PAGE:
• Next Stop Design: Public voting on design of bus stop facilities. More than 11,000 votes were received, with experts making the final choices.
    • NTEN: Public served as a conference committee, voting on ideas for sessions at upcoming conference.
    • Spot.US: Exploring whether individuals will “crowdfund” reporting if it better reflects their community interests. Individuals fill out market research surveys, and get points which they can allocate to funding local stories. Will Spot.US inspire a new level of audience engagement? Will it provide a new way for sustaining local news and information?

Participants then discussed how to most effectively tap the intelligence and power of crowds, and surfaced clarity of decision rights / role of influence as one of the most important considerations:
  • Be intentional and clear about the role of the public’s participation (e.g., whether or not all input will be accepted, how decisions will be made, etc.)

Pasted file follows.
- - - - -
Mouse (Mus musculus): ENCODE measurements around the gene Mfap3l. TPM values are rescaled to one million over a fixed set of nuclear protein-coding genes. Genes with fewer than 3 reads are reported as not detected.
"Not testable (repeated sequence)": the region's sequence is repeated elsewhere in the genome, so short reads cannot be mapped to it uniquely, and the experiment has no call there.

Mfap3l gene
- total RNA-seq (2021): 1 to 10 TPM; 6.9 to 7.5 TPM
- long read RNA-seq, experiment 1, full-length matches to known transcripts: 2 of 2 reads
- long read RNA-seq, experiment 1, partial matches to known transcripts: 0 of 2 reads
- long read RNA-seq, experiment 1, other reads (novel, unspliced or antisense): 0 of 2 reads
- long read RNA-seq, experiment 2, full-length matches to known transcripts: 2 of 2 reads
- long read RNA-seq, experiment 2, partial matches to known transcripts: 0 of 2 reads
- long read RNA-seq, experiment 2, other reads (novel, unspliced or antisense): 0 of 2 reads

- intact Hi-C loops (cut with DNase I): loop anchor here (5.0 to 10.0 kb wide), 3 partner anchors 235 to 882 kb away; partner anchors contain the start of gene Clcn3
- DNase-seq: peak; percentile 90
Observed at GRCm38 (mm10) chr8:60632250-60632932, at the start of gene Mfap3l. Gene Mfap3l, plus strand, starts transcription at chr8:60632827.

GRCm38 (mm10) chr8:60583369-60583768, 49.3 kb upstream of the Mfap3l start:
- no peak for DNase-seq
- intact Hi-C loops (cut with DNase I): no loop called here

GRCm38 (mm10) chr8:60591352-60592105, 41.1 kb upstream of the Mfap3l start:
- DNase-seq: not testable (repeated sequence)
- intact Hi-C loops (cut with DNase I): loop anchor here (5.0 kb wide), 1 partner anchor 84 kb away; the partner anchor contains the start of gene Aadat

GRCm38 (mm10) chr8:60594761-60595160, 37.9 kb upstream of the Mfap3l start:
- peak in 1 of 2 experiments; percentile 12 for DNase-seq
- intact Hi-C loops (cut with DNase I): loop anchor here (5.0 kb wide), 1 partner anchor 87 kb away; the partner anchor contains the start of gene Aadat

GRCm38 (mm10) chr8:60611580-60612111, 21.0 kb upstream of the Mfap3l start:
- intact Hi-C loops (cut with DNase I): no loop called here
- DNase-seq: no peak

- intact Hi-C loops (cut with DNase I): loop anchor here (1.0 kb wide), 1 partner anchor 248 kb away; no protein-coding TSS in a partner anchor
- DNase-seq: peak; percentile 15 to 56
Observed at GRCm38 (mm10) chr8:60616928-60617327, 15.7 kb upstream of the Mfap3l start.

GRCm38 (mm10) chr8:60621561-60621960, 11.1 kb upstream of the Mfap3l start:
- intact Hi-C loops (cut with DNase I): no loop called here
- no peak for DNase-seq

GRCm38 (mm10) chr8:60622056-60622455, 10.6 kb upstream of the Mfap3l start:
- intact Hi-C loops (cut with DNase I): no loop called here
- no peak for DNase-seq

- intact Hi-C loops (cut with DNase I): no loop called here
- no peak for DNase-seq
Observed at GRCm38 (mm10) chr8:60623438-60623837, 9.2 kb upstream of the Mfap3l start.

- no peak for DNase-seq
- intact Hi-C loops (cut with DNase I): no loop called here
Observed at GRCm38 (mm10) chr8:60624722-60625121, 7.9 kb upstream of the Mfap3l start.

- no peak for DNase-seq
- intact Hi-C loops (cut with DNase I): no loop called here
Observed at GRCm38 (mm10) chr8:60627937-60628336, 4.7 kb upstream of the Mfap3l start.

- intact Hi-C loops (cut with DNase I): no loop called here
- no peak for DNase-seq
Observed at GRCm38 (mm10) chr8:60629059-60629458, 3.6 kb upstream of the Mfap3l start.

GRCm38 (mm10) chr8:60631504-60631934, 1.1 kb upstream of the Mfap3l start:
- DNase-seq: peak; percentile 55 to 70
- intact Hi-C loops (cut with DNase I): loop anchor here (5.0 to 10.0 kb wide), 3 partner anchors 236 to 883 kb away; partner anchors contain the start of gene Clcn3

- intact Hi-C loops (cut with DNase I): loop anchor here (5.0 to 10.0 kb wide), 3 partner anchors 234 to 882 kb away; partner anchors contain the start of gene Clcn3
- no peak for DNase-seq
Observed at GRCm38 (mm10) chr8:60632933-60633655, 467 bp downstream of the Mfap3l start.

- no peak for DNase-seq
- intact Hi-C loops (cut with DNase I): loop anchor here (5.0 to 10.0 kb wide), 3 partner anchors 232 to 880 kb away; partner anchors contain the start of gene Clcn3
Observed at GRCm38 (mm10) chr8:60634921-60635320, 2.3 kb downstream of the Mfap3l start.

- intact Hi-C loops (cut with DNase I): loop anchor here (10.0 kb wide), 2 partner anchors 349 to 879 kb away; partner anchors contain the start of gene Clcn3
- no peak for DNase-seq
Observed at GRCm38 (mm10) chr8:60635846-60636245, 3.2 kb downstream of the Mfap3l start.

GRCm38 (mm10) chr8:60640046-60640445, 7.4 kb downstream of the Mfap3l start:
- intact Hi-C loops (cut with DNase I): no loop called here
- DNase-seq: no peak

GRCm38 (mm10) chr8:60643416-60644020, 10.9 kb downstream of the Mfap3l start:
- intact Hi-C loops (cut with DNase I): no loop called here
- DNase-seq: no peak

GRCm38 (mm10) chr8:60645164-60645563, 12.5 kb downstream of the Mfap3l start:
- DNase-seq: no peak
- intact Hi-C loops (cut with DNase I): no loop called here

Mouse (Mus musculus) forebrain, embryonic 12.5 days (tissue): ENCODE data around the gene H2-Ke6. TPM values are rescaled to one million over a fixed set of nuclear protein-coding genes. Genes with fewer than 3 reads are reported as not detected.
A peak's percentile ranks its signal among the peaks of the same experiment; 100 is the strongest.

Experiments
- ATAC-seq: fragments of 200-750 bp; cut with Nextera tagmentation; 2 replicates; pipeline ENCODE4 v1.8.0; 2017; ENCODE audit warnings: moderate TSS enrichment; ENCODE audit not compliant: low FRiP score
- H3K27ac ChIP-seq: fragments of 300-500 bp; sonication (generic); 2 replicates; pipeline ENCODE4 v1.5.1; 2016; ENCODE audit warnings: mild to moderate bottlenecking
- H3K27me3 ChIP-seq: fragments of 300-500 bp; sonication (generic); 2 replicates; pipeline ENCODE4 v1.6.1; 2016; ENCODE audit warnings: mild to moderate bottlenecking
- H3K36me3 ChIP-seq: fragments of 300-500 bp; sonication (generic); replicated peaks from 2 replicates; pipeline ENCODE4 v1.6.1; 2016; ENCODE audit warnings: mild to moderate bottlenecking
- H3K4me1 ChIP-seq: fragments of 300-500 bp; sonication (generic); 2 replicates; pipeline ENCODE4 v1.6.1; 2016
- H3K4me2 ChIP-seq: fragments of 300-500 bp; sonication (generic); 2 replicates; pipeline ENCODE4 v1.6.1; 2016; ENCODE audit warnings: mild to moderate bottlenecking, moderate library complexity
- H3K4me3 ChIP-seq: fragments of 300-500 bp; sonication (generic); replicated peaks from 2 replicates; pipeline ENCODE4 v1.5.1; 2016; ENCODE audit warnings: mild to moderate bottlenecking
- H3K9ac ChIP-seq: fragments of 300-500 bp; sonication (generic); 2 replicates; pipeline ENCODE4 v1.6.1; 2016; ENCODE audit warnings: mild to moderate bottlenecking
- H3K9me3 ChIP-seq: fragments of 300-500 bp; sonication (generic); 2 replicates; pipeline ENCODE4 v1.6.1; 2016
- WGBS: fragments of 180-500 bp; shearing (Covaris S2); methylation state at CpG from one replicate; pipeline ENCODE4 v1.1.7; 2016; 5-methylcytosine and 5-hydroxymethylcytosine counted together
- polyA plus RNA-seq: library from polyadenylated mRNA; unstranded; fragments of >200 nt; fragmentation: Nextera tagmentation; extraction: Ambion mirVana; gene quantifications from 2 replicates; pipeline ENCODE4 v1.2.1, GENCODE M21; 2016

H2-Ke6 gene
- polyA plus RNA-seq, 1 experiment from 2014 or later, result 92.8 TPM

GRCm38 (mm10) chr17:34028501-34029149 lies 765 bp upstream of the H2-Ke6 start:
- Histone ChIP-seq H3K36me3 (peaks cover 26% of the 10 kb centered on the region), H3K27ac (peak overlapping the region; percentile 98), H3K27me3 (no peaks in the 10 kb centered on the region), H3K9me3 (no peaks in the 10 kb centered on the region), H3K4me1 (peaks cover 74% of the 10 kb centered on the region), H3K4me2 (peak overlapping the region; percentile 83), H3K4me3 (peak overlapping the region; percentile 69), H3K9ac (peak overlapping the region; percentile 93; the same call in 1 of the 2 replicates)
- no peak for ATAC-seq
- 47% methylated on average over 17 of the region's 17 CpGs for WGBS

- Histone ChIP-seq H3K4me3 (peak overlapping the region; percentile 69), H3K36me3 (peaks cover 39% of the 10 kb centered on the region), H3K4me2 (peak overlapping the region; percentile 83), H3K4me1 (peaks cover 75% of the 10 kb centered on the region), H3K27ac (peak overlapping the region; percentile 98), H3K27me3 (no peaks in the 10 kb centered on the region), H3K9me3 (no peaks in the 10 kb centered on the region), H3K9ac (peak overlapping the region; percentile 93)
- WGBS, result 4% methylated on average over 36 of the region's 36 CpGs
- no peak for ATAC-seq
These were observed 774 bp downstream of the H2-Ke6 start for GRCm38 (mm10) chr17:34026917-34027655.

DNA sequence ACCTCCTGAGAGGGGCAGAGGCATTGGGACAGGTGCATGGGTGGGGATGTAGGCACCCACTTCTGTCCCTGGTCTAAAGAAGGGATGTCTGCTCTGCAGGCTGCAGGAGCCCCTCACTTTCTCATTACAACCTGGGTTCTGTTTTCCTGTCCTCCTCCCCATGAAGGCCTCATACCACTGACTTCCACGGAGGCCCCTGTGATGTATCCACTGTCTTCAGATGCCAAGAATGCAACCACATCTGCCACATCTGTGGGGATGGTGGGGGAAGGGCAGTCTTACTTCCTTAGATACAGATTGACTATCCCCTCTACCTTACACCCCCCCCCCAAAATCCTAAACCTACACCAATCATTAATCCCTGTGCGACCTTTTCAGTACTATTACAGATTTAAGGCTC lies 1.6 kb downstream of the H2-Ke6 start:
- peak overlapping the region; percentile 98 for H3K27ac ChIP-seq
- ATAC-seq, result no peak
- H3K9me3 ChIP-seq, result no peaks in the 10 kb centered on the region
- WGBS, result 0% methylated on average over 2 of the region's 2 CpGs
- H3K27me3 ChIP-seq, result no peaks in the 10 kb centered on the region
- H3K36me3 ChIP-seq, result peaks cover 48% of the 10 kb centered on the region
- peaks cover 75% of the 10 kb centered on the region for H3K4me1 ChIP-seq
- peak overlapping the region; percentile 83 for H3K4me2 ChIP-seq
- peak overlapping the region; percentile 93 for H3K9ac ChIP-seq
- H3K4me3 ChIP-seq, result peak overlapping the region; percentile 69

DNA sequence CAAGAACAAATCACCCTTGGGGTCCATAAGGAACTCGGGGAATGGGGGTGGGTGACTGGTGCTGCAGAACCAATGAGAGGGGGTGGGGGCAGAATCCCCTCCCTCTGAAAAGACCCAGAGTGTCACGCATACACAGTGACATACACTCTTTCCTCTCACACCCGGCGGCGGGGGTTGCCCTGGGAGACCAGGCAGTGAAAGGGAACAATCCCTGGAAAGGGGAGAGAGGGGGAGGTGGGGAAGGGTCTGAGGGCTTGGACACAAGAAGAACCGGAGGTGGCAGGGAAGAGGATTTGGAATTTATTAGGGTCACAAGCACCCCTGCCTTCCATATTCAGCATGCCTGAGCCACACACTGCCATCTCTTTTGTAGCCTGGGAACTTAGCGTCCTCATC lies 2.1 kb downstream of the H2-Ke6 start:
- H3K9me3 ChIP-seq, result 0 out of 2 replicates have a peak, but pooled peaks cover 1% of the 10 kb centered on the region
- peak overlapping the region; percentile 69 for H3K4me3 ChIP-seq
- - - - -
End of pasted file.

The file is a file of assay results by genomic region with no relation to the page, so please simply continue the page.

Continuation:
• Some organizations have faced challenges when the process was not clearly communicated, too difficult to understand, or when rules were changed midway through the process.

The conversation then turned to assessing impact:
  • Goals / types of impact:
    • Impact on the outcome the foundation is trying to create / output being developed
    • Impact on the individual participating, by virtue of their participation and enhanced sense of commitment
    • Impact on field-level knowledge
  • Questions raised:
    • how to assess impact when the desired outcome / innovation is unclear?
    • how to assess impact at the field-level - when impact may be broadly distributed?

  • Questions to consider when assessing the impact of projects that use crowdsourcing techniques?
    • Motivations
      • Why are people coming to the table?
      • What metrics matter most given the objectives?
      • How can you gather diverse perspectives on these metrics?
    • Efficiency
      • How efficient is crowdsourcing as a means to getting to the end goal?
      • How time intensive are efforts by foundation staff? Crowdsourcing may be more efficient for certain types of interactions (making a decision versus advancing an innovation).